Losing Time: The Insidious Nature of Dissociative Amnesia
Monday, May 30 2011 Holly Gray
Nothing about dissociative identity disorder is quite what the most popular phrases used to describe it imply. “Losing time” is no exception. When we talk about losing time we’re talking about severe dissociative amnesia which, in a milder form, is something I believe everyone experiences. But the phrase “losing time” suggests a highly dramatic, easily recognizable aberration. In my experience, however, dissociative amnesia is startlingly surreptitious. It’s easy to be unaware that you’re losing time at all.
What Does Losing Time Look Like?
A guest stayed at our home for several days recently. My partner and I were chatting about recent events last night and she referred to the day our guest left . . . five or six days prior to the one I was sure he departed on. As we discussed the timeline in more detail, it became clear that I’d lost about a week of that particular stretch of time.
These dissociative memory problems happen regularly for me and have for as long as I can recall. And prior to my dissociative identity disorder diagnosis, I quite genuinely thought other people were chronically confused. It never occurred to me that I might be losing time in part because it just isn’t the most likely scenario; but also because my concept of dissociative amnesia was rather farcical. I thought losing time looked like coming to in a hotel room far from home with a stranger in my bed. And while I’m sure that can and does happen, I’ve since learned that dissociative amnesia often camouflages itself so well that, until you spot the seams, it doesn’t look like anything at all.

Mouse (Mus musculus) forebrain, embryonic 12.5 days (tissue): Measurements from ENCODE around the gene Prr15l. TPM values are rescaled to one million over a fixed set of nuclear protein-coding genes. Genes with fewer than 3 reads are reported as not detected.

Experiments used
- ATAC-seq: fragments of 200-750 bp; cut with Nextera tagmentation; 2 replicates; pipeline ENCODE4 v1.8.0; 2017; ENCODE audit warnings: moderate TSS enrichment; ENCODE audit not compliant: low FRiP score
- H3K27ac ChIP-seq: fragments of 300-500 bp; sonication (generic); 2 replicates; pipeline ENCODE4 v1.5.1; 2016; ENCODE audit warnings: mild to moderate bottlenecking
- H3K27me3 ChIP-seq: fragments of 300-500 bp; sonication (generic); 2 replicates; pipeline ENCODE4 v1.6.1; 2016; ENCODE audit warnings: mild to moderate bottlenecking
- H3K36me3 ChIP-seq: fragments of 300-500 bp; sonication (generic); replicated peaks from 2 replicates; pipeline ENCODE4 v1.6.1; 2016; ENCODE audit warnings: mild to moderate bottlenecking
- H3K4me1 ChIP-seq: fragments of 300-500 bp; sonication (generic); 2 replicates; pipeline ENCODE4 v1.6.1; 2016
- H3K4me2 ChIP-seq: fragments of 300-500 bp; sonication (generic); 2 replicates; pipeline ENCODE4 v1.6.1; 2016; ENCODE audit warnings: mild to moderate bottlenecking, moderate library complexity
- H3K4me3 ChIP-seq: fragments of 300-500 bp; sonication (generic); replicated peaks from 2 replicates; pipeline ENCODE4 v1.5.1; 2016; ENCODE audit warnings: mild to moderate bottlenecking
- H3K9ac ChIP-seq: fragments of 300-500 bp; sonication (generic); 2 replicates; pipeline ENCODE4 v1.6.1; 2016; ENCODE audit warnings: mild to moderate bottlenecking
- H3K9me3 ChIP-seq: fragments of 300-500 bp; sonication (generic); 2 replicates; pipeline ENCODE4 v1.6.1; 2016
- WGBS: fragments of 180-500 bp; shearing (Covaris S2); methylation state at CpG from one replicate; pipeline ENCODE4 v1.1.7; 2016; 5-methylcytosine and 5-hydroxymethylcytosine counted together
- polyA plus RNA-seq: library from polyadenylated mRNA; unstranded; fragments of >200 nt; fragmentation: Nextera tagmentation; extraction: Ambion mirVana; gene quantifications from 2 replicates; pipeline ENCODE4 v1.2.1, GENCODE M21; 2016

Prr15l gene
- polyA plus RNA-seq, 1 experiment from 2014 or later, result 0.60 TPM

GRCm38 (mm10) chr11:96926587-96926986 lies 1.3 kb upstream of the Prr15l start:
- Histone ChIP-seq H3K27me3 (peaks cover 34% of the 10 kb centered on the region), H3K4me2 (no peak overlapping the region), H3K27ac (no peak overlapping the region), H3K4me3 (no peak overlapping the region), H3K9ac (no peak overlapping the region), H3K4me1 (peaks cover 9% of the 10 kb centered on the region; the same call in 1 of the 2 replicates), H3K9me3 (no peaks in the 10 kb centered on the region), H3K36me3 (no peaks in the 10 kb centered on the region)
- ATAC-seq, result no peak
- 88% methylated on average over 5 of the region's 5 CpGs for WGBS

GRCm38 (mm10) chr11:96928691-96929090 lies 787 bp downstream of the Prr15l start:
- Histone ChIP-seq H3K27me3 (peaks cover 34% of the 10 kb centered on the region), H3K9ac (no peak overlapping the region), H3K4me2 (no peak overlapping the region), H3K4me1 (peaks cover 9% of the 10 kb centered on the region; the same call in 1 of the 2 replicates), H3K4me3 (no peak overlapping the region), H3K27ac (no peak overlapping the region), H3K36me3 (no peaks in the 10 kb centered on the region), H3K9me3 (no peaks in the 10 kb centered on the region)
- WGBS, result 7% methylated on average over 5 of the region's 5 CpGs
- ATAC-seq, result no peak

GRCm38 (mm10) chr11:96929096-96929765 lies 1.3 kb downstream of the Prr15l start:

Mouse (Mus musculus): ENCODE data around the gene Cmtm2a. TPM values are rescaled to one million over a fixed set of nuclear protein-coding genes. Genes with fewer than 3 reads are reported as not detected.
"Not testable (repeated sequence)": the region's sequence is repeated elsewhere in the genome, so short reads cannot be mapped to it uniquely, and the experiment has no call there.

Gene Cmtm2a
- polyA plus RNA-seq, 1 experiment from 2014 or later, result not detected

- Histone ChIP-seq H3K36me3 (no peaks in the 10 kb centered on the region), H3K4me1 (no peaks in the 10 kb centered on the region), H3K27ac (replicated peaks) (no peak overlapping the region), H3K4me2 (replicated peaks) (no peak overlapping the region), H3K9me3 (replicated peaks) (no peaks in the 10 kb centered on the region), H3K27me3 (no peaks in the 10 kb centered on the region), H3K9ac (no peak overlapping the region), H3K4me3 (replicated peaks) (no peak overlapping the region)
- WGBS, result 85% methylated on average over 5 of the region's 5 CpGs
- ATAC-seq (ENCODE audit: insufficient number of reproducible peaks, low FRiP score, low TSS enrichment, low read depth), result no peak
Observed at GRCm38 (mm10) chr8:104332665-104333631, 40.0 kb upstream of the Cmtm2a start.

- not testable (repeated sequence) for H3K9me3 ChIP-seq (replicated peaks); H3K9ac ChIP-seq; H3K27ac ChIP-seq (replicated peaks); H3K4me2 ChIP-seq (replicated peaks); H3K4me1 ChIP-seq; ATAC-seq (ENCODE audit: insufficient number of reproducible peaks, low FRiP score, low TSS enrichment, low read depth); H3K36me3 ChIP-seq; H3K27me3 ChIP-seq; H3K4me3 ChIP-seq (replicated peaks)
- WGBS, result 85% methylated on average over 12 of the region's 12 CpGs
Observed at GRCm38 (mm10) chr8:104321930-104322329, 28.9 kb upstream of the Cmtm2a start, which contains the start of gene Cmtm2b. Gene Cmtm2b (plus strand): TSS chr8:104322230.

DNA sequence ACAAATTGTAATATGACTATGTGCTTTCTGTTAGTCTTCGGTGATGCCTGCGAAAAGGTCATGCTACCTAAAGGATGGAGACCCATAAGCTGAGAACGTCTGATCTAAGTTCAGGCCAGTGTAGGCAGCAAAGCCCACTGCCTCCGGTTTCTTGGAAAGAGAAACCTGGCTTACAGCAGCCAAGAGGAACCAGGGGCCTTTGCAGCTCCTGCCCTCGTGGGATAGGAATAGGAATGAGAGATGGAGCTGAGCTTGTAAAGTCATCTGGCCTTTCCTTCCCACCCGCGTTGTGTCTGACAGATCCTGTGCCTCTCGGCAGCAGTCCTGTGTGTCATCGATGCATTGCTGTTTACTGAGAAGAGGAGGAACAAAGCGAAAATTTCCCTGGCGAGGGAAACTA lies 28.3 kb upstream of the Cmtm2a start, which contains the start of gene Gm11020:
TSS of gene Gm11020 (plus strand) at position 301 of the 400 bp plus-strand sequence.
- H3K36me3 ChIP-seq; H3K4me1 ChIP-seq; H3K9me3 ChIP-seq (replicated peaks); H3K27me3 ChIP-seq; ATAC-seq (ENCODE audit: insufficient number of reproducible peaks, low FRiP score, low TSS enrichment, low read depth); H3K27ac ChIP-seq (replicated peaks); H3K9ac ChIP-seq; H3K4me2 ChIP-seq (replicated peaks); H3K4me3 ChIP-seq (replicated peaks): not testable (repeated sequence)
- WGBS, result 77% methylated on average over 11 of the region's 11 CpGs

Dissociation is not always the worst case scenario you may mistakenly think it is. It runs along a continuum. Most of us experience mild symptoms of it in our everyday life, like Alice, the travel consultant, who loses all track of time when she becomes engrossed in a good book - a mild form of amnesia.
- The Stranger in the Mirror, by Marlene Steinberg and Maxine Schnall
How Do You Know When You're Losing Time?
If I’d spent my life waking up with strange people in strange places I might’ve known I had dissociative identity disorder much sooner. As it is, I lived with severe dissociative amnesia for almost thirty years before anyone – friends, family, co-workers, therapists, and most notably I myself – spotted anything out of the ordinary.
Without external evidence butting up against my perceptions of reality, there’s nothing to clue me in to the fact that I’ve lost time at all. Had my partner not mentioned the date of our guest’s departure, I would never have realized I’d missed those five or six days. Dissociative amnesia is far more insidious than most people realize. And in my experience, the only surefire way to know you’re losing time is if you happen across clear evidence that directly contradicts your memory. Otherwise, it's remarkably easy to miss what you're missing.
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